The development of nanoscale devices and applications requires ultra-sensitive sensing systems that can offer not only atomic resolution imaging but also sub nanometer scale displacement detection, zeptogram level mass sensing, or single bio-molecular sensing. Researchers have now developed a novel sensor that addresses some of the shortcomings that have plagued existing optical scanning systems , namely size, complexity, and cost. This sensing technology is completely electrical and capable of sensing very small displacement as low as in the femtometer range.
Researchers report a non-destructive and high throughput 3D imaging of carbon nanotubes (CNTs) embedded in polymer matrix via Scanning Electron Microscopy (SEM). While have been several open questions remaining for SEM subsurface imaging of CNTs, this new findings clarify these issues and help establish SEM subsurface imaging as a useful and facile method to provide quantitative 3D information on CNT dispersions in polymer composites.
The surface force balance (SFB) provides measurements of surface and colloidal forces in liquids such as electrostatic surface forces, van der Waals forces, and solvation forces. Until now, the SFB required mica sheets as the substrate for measurements. This was the only material available in an atomically smooth state over centimeter-scale areas as well as being optically transparent as required for the optical interferometry. By replacing the mica sheets with graphene, electrically conducting and atomically smooth surfaces for the measurement of surface forces have now been created.
Researchers have demonstrated a new imaging technique that is a marriage between two powerful methods and it promises simultaneous spatial and elemental information of the samples down to the atomic scale. By combining scanning tunneling microscopy (STM) with synchrotron X-ray microscopy, there is now an instrument (SX-STM) that has the potential to perform all the applications of STM and X-rays in a single setting at the ultimate atomic limit.
The desire to identify materials and their properties to understand complex systems and better engineer their functions has been driving scanning probe microscopies since their inception. Both atomic force microscopy (AFM) and Raman spectroscopy are techniques used to gather information about the surface properties and chemical information of a sample. There are many reasons to combine these two technologies, and this application note discusses both the complementary information gained from the techniques and how a researcher having access to a combined system can benefit from the additional information available.
Surface metrology and characterization is ever more critical for overall product performance in wide ranging applications across the semi-conductor, LED, data storage, medical and automotive industries. 3D optical microscopes are among the fastest and most accurate imaging systems on the market today, and are employed in these industries for rapid and precise process monitoring, product development, and research. However, there are instances where they have performance limitations and the benefits of scanning probe/atomic force microscopy provide a clear advantage.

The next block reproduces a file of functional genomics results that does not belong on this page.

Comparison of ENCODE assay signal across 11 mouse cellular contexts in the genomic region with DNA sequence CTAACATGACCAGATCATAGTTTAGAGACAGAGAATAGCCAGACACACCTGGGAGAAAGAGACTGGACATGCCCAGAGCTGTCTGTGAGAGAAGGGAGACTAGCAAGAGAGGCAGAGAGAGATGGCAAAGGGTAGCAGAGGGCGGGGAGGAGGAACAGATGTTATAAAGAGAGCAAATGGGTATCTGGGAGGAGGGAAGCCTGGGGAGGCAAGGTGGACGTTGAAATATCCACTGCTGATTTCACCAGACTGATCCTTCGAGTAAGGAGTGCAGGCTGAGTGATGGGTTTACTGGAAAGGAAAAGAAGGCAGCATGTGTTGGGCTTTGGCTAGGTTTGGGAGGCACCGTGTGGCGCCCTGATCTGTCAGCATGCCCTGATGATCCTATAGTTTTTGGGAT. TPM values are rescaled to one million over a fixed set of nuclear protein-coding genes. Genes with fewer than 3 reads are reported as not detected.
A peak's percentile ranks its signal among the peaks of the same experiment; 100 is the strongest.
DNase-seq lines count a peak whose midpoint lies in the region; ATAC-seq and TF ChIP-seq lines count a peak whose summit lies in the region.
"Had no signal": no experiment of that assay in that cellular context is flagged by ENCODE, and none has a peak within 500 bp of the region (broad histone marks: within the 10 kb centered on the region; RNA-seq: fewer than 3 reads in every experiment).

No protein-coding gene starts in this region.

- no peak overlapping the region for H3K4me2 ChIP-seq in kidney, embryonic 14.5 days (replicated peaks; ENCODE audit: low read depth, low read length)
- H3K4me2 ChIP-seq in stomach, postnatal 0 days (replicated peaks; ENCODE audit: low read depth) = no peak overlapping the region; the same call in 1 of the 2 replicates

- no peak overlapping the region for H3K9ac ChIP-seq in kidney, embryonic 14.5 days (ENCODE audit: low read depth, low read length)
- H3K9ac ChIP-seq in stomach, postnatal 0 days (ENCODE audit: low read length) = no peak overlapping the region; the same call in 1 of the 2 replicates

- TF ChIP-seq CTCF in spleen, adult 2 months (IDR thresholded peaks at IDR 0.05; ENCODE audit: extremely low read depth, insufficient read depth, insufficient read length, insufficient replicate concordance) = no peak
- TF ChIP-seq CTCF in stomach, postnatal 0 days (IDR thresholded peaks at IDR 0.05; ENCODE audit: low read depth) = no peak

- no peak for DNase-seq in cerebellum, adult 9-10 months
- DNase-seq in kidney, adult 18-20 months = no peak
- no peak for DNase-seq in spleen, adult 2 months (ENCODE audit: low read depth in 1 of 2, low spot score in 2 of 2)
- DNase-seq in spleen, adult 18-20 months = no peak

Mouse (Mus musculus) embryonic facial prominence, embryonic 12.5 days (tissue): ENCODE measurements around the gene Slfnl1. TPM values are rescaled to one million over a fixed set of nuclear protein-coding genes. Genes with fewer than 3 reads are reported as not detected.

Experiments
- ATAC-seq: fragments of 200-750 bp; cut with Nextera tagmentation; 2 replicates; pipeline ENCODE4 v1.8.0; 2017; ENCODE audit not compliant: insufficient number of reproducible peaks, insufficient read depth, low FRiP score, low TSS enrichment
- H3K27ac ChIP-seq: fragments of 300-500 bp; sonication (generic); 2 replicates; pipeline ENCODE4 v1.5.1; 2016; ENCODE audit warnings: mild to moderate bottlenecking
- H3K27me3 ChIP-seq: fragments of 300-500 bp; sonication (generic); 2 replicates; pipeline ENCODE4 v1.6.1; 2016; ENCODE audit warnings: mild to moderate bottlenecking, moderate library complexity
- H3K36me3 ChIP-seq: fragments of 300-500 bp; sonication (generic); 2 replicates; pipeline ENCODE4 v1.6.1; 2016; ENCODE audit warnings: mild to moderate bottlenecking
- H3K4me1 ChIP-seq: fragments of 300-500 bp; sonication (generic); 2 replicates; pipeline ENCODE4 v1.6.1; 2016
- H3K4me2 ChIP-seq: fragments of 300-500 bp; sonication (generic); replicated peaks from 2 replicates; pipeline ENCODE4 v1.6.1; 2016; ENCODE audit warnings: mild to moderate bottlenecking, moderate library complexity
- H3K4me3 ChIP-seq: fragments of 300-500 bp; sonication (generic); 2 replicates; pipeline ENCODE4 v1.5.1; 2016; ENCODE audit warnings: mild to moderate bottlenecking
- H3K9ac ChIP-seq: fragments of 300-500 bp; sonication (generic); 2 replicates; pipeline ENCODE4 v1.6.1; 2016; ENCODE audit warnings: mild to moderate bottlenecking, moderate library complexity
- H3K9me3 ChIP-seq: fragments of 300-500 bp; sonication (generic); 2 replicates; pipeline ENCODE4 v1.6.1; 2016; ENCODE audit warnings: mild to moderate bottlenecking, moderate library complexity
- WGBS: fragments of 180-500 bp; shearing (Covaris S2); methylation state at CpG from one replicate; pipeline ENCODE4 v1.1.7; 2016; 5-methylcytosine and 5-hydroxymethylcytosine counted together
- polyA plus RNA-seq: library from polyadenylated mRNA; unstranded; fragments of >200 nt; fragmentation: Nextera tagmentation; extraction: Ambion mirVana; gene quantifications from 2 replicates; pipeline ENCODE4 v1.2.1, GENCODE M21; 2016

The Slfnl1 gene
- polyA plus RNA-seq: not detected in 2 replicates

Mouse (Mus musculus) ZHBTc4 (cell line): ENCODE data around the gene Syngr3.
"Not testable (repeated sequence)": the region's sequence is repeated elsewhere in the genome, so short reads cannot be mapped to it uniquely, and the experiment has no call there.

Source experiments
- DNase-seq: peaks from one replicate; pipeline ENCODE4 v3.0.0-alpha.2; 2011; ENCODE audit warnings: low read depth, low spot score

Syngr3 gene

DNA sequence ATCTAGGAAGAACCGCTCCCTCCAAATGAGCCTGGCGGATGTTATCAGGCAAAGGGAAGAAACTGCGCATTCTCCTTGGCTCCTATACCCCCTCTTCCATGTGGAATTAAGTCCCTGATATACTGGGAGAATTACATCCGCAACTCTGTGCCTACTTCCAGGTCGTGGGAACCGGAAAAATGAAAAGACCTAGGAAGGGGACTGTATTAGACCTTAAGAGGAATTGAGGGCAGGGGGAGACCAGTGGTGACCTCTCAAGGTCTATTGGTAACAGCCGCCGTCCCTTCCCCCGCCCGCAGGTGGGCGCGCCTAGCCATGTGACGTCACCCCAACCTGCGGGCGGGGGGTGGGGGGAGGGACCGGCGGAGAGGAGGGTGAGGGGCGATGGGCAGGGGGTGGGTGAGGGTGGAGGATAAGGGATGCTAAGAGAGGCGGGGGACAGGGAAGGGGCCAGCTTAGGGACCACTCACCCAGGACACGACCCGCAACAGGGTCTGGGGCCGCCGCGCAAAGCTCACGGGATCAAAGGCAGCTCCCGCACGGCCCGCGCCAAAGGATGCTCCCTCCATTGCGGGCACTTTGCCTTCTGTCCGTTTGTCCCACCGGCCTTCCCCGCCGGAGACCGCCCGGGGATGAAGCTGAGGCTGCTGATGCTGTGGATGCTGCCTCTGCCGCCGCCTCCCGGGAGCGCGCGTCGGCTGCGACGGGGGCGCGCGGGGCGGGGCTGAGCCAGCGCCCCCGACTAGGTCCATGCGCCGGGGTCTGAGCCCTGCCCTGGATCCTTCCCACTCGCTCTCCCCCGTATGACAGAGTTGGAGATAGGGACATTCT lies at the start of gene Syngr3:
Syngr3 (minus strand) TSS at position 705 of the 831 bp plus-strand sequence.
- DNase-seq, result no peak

Measuring and mapping mechanical properties of live cells is of high importance in today's biological research. raditionally, force spectroscopy and force volume are the most commonly used modes to quantitatively measure mechanical forces at the nanometer scale. Unfortunately, both techniques have suffered from slow acquisition speed and a lack of automated tools to analyze the hundreds to thousands of curves required for good statistics. This application note reviews recent progress in mapping the properties of soft samples such as cells and gels with force volume and PeakForce QNM and the use of the newest NanoScope and NanoScope Analysis features to collect and analyze the data from these techniques.
The realization of a three-dimensional atomic force microscopy portends exciting research directions across nanoscience and nanotechnology. Demonstrations to date have been limited by the indirect means that are required to extract a three-dimensional force vector from the traditional 1D observable in AFM (i.e., cantilever deflection). Existing 3D AFM techniques require recording thousands of frequency shift curves at different lateral locations followed by off-line integration (to yield energy) and lateral differentiation (to yield lateral force). This procedure is inherently slow. In new work, researchers now report 3D force measurements based on a 3D local observable, rather than on cantilever deflection alone.